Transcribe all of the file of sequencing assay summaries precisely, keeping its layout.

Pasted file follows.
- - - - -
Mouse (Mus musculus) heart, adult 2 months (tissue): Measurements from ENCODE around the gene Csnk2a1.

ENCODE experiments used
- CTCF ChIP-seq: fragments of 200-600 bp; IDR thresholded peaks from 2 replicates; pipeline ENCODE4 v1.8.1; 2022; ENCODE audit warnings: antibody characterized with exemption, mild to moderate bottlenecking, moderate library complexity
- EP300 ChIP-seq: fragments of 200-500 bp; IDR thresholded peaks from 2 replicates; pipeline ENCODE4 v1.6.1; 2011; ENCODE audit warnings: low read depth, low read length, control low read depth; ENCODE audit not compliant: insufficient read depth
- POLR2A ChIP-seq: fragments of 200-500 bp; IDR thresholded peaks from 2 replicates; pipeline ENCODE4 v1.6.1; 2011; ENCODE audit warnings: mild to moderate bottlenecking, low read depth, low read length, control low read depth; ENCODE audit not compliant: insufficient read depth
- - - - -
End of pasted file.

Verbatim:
Mouse (Mus musculus) heart, adult 2 months (tissue): Measurements from ENCODE around the gene Csnk2a1.

ENCODE experiments used
- CTCF ChIP-seq: fragments of 200-600 bp; IDR thresholded peaks from 2 replicates; pipeline ENCODE4 v1.8.1; 2022; ENCODE audit warnings: antibody characterized with exemption, mild to moderate bottlenecking, moderate library complexity
- EP300 ChIP-seq: fragments of 200-500 bp; IDR thresholded peaks from 2 replicates; pipeline ENCODE4 v1.6.1; 2011; ENCODE audit warnings: low read depth, low read length, control low read depth; ENCODE audit not compliant: insufficient read depth
- POLR2A ChIP-seq: fragments of 200-500 bp; IDR thresholded peaks from 2 replicates; pipeline ENCODE4 v1.6.1; 2011; ENCODE audit warnings: mild to moderate bottlenecking, low read depth, low read length, control low read depth; ENCODE audit not compliant: insufficient read depth